Chris O’Connell – Scottish Canals Archive and Its relevance for the future of the Canals
From the outset Chris O’Connell, Scottish Canals Senior Heritage Advisor, stressed the importance of canals to Scotland’s history. They are scheduled historic monuments. The Canals have had a variety of ownerships since the 18th Century, including the North British Locomotive Company, the Ministry of Transport and the British Waterways Board. They have an intact set of records back to the late 18th Century. As a result Scottish Canals have decided to donate their historically important archives to the National Library.
Mr O’Connell had brought along a few examples of these old records for members to peruse after the talk. These included drawings of a steam incline plane on the Monklands Canal designed by James Leslie, Engineer, Dundee. Such incline planes, were funicular railways used to raise and lower canal boats instead of locks. This had the advantage of not requiring the replacement of large volumes of water in the opening and closing of locks.
Much of his work is aimed at improving the appeal of the canals to the public and to encourage tourist use. To this end, the interpretation material is being made far more pictorial and hands on (Chris would welcome old canal photographs from members!, Contact Stewart Roy). For example, on the Caledonian Canal the interpretation boards have been augmented with cases to contain the typical tools used by the navvies in the 18th and 19th Century. In addition, they have built a dummy capstan for opening and closing lock gates so that people, especially children, can experience what it was like.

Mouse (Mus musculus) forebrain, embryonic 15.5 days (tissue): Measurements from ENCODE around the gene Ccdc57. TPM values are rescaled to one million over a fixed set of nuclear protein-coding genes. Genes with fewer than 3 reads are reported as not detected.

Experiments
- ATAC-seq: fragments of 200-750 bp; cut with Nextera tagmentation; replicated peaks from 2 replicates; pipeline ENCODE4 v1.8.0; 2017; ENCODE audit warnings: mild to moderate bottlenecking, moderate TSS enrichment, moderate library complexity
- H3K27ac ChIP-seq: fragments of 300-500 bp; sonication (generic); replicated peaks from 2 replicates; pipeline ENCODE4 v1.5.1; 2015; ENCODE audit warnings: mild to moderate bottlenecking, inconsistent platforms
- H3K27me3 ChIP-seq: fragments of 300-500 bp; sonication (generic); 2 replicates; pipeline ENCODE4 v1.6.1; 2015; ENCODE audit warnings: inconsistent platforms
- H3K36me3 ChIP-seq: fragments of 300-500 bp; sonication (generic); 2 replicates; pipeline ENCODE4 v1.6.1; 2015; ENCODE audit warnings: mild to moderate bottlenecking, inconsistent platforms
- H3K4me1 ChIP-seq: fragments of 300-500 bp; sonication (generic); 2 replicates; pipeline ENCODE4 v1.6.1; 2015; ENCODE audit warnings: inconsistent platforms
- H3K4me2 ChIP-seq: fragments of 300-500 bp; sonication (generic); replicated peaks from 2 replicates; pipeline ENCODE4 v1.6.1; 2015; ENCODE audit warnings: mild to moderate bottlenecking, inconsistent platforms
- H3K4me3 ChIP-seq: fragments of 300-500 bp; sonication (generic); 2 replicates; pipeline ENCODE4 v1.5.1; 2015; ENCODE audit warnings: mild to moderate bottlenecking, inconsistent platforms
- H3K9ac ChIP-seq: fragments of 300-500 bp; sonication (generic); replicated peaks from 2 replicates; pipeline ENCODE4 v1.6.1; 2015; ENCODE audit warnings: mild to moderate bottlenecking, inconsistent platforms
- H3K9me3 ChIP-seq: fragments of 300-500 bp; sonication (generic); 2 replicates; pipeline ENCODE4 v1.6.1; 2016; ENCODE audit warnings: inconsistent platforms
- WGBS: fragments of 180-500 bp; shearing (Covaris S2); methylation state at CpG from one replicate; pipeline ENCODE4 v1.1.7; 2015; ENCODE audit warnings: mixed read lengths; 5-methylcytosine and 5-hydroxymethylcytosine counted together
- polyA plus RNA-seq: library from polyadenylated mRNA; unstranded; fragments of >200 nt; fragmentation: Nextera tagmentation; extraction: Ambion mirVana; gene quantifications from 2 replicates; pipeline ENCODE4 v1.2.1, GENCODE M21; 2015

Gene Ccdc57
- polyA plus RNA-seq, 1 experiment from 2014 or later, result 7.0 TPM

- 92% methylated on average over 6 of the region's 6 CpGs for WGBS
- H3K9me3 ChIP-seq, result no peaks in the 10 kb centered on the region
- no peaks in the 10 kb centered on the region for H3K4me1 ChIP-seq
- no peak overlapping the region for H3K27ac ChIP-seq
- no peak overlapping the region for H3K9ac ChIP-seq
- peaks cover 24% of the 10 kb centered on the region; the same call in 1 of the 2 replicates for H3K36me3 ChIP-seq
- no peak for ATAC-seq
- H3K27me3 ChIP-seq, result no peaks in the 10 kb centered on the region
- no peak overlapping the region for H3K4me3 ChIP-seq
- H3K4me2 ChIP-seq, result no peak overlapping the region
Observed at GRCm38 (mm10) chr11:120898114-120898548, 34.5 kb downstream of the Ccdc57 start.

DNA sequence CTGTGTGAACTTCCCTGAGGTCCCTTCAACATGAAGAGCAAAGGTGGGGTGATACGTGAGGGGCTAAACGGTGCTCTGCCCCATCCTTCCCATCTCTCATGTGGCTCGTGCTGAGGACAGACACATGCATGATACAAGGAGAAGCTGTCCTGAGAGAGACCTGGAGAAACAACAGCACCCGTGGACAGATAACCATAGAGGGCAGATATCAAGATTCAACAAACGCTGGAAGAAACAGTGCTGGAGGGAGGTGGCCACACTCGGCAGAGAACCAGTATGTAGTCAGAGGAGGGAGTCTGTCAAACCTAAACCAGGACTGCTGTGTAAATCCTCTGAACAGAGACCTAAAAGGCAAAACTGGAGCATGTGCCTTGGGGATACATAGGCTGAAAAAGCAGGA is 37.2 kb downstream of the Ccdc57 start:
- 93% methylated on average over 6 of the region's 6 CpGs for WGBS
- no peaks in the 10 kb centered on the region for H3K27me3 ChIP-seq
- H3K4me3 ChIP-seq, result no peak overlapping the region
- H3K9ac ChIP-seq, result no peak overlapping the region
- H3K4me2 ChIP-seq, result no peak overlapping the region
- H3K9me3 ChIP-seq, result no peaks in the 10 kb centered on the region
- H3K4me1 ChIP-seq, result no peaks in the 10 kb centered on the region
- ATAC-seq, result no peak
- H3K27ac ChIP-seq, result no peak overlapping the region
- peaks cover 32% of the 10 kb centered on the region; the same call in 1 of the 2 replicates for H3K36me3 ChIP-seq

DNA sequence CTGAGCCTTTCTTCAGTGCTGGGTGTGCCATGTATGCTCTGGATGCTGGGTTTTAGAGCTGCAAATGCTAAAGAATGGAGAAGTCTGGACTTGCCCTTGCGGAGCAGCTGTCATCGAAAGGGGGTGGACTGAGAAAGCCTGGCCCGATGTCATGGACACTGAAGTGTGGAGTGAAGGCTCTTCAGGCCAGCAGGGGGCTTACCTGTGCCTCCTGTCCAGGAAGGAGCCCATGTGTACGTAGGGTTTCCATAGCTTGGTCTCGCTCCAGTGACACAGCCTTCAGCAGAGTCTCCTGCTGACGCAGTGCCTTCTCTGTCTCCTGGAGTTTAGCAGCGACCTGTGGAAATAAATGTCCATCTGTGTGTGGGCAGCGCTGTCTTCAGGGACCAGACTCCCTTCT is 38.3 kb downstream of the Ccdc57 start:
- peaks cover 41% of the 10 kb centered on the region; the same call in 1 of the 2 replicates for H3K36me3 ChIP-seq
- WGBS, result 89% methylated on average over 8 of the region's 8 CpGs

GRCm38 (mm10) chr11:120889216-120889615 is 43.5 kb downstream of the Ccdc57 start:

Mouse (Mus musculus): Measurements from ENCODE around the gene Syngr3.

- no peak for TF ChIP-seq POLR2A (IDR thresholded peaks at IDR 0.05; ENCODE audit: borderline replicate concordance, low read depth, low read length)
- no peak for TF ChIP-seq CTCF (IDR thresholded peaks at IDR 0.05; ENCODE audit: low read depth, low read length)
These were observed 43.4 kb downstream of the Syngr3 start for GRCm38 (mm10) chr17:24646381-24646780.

A lot of effort is going into cultivating local communities along the canals. The former Victoria Foundry, near Applecross Street, was a case in point. Here Scottish Canals hired Archaeology Scotland, a charitable organization, to conduct a survey of the old foundry area which had become a source of nuisance. This generated much local enthusiasm and attracted along metal detectorists (who looked reminiscent of the Ghostbusters once they were all kitted up!). Glasgow School of Art brought along a mobile foundry at weekends and organized quirky events to appeal to the local children.
Another eyesore site was at the former Gleaner Oil Refinery on the Crinan canal closed in the 1970s, losing Scottish Canals friends in Ardrishaig. The Chief Executive challenged Mr O’Connell to clean up the ‘mess’. Given a modest budget, he used the site as a ‘canvas’. Chris arranged for the former tanks and buildings to get a paint job. Images were painted on the tanks, a canal map was painted on the concreted ground and skittles were made from old paraffin cans. A much more friendly way to engage with locals!
Finally it was also interesting to learn that the canals formed part of an integrated water management system in Greater Glasgow. By monitoring the weather forecasts, the canal levels could be adjusted to take away excess surface water and minimize flooding risks. This was a very enjoyable talk on one of Scotland’s under appreciated assets.